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Summer = Less Sports Talk In Dallas

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Earlier this week, at the new studios of 105.3 FM The Fan, Ben and Skin were critiquing a top-10 ranking of the best space movies of all time.

Inside 103.3 FM ESPN’s studio, Steve Dennis and Mark Friedman were discussing how they consume more than one sporting event at the same time.

At 1310 AM and 96.7 FM The Ticket, the guys from BaD Radio we’re doing a hypothetical on whether 10,000 zombie-like fans could come down from the stands and overwhelm 50 professional hockey players.

It’s July. Cowboys training camp is still three weeks away. The NBA and NHL seasons are over. If you try to fill an entire show with only sports talk, it’s going to be a struggle.

“This is the tough time of year, where you start to run out of those things,” said Ben Rogers, co-host of the Ben and Skin show, on 105.3. “But the thing I love about the playbook here at 105.3 The Fan, they allow us to do non-sports.”

“I think it really lets some of the things shine that we’re really good at,” said Dan McDowell from BaD Radio on The Ticket.

In sports radio, each hour is divided into segments, and every radio host knows how many segments he needs to fill, every day. For BaD Radio, it’s eight. For longer shows, like Dennis and Friedo and Ben and Skin, it’s 16.

How to fill those segments is something that consumes these guys every waking moment.

“24-7,” said Mark Friedman, co-host on ESPN’s new midday show, Dennis and Friedo. “But it’s not hard. It’s not like you dread having to think about the show. It’s a great thing to have to have to deal with.”

“All the time, we’re always thinking about something to do for the next day’s show,” McDowell said. “If you think of something, you might write it down in your phone: ‘This might be a good segment.'”

“You never turn off what you’re going to do for the show,” said Jeff “Skin” Wade from the Ben and Skin show. “You think about it constantly, which is one of the reasons why my wife hates my job. I can never put the phone down, I can never stop reading the internet.”

Filling those segments is exponentially harder this time of year, when the only major professional team in-season is the Texas Rangers. Some of the segments that make the cut in July would never be considered during football season.

“I love it way more this time of year, because you can be creative, you can have fun,” said Bob Sturm of BaD Radio. “You can train a chicken – a really talented chicken – but a chicken to do Cowboys talk the day after a game.”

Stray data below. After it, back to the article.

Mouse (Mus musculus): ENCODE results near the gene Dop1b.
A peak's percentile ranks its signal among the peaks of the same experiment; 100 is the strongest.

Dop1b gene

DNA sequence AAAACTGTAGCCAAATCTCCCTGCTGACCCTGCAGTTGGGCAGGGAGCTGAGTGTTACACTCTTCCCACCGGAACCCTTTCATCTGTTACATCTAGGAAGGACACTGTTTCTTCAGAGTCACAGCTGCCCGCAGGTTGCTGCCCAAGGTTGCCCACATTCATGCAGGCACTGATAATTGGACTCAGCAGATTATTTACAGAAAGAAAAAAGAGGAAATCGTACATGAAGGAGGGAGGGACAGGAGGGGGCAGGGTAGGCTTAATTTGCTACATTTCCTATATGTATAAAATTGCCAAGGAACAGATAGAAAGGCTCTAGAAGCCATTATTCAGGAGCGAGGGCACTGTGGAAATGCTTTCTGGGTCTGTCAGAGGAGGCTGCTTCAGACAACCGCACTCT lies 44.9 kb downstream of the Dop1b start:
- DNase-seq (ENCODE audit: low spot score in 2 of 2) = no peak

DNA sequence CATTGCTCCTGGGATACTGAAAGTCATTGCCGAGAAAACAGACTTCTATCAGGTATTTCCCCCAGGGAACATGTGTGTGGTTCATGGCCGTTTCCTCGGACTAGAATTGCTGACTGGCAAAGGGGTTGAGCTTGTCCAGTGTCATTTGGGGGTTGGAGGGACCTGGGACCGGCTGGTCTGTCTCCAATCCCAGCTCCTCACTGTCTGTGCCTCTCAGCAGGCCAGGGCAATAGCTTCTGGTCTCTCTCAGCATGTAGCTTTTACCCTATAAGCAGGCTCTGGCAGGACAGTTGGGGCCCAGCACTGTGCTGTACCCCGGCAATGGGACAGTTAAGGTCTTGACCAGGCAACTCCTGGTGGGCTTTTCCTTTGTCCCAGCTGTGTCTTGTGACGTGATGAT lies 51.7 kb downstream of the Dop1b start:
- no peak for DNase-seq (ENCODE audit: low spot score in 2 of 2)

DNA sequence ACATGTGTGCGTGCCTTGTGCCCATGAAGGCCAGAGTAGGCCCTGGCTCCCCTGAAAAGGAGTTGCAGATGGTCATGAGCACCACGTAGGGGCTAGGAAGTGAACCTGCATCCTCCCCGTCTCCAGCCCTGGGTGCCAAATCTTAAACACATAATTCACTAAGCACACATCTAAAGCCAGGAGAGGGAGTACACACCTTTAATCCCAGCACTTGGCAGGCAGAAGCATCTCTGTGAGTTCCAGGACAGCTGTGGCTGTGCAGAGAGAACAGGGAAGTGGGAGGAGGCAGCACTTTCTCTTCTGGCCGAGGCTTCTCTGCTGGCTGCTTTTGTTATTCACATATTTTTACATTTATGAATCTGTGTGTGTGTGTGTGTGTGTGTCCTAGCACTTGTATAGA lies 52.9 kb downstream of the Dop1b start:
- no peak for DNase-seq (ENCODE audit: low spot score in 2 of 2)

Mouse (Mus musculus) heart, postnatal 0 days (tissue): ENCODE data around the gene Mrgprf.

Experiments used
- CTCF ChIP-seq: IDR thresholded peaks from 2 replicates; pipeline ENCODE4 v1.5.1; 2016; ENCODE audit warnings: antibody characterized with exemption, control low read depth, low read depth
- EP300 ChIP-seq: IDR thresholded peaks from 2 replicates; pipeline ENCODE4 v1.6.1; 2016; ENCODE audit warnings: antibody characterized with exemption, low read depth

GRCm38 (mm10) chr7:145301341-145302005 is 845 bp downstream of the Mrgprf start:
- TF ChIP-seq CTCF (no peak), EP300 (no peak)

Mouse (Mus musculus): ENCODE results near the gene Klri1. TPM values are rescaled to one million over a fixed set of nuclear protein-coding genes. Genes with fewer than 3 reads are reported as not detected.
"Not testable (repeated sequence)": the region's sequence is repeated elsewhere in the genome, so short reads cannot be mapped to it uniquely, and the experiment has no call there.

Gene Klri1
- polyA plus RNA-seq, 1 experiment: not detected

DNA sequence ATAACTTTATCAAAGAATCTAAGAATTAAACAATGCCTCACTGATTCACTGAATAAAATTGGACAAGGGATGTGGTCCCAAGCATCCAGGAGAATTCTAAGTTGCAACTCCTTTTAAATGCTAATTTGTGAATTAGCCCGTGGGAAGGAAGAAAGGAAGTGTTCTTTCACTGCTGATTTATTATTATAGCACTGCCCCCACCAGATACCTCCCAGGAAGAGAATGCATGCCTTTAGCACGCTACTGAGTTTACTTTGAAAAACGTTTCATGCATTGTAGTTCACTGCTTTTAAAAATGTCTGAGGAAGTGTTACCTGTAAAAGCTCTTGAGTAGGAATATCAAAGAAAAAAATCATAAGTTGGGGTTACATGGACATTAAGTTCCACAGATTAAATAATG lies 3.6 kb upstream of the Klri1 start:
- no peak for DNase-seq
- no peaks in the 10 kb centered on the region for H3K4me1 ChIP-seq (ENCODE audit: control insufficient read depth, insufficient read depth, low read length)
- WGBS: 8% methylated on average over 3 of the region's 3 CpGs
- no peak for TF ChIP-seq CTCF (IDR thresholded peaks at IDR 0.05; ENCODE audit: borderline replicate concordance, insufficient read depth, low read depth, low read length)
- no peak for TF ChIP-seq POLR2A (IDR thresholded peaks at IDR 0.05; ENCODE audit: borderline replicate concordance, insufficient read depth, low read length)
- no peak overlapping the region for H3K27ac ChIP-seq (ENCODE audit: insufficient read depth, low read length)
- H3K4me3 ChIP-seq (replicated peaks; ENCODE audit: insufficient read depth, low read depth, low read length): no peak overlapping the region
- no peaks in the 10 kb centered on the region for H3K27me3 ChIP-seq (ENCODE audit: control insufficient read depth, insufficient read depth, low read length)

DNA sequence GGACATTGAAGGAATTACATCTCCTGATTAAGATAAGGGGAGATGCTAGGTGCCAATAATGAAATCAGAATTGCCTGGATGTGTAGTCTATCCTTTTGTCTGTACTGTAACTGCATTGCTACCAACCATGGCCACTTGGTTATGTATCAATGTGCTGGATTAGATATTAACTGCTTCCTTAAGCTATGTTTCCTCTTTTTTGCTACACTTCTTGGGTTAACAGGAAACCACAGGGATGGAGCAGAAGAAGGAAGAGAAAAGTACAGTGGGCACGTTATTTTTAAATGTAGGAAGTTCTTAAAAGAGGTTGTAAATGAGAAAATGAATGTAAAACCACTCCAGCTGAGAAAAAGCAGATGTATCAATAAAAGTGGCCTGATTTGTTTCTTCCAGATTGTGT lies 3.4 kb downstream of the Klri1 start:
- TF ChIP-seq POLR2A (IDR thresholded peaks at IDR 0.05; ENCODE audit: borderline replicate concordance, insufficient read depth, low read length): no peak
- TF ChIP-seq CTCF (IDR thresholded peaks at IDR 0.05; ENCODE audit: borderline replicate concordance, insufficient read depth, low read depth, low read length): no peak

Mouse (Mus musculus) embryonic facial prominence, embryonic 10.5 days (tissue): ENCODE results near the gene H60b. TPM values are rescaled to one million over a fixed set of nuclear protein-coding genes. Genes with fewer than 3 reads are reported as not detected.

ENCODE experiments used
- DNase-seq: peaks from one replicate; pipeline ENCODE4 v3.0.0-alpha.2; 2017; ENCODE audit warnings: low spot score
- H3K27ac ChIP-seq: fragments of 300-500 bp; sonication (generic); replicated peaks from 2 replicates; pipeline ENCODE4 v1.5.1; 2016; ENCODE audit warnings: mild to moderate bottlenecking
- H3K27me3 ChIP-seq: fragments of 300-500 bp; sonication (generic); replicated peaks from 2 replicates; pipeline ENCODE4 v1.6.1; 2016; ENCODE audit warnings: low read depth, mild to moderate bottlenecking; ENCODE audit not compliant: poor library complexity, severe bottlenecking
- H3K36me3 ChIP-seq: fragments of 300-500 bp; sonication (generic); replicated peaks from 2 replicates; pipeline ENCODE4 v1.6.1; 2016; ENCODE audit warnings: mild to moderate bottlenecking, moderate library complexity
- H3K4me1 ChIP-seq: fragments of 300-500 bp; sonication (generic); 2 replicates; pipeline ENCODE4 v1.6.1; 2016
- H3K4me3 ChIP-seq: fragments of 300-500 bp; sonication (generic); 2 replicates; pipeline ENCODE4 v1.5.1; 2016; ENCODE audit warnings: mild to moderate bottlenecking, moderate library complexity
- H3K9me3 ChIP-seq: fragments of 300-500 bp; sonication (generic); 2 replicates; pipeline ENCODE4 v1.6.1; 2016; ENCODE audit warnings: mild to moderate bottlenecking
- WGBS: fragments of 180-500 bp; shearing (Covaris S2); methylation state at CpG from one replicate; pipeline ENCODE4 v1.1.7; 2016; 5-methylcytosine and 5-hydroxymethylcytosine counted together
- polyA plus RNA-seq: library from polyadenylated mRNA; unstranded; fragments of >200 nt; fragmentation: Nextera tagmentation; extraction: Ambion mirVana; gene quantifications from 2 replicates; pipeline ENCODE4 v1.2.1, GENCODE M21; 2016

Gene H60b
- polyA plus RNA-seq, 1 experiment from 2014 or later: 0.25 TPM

The real challenge is the worst sports week of the year, the week of the Major League Baseball All-Star game. After that game ends Tuesday night, there are no more games, at all, until Friday. Sports talk radio hosts either have to get even more creative, or just go on vacation.

“Absolutely,” Rogers said. “Planning your vacation around the All-Star break is the most coveted time you can get.”

“Here, there’s always something in play. There’s never a down time,” Sturm said. “My wife tells me when I say, ‘I’ll do it in the off-season.’ She says, ‘There is no off-season! You know that!’

“It’s great to be in a four-sport city.”

It gets even greater when the Cowboys get going again.

“Oh, I’m already counting down, late in July,” said Landry Locker, who produces the Dennis and Friedo show. “Two more weeks, training camp starts. It’s perfect.”

Credit to WFAA.com who originally published this article

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Dave Rothenberg Can’t Stand Hearing Kenny Albert Mispronounce ‘Raleigh’

“I would think a true professional, like somebody that cares about their craft, would get that kind of feedback and welcome it.”

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Dave Rothenberg has a tiny bone to pick with Kenny Albert, and it’s over the way Kenny pronounces the Carolina Hurricanes’ home city.

Talking on his show on ESPN New York on Tuesday, Rothenberg, who spent three years working in Raleigh on 99.9 The Fan, said he wished someone would get in Albert’s ear and correct the way he’s been saying it adding that it has made him wish one of the top play-by-play voices in hockey wouldn’t be on the call for the playoff series between the Canes and New York Rangers.

“I would think a true professional, like somebody that cares about their craft, would get that kind of feedback and welcome it,” Rothenberg said.

Albert has been pronouncing the city’s name as “RAW-lee”. It is properly pronounced “RAH-lee”.

Co-host Rick DiPietro and the rest of the show crew thought Albert would take offense to the correction, especially since it’s such a minor thing, but Rothenberg thought that was ridiculous.

“See, no one can deal with tough love anymore,” Rothenberg said.

The New York Rangers and Carolina Hurricanes series shifts back to Raleigh on Thursday for Game 5. The series is tied 2-2.

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NBC Sports Names Al Michaels To Emeritus Role

The partnership will keep Michaels on for the Olympics and NBC’s NFL playoff coverage.

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Richard Rodriguez/Getty Images

NBC Sports, which had been the home of Al Michaels since 2006, will still feature the veteran broadcaster despite Michaels’ moving to Amazon for Thursday Night Football.

The network announced that Michaels will still be a part of NBC Sports’ high-profile broadcasting properties including the Olympics and NFL Playoffs. Michaels’ last broadcast with the network had been Super Bowl LVI in February, his eleventh Super Bowl.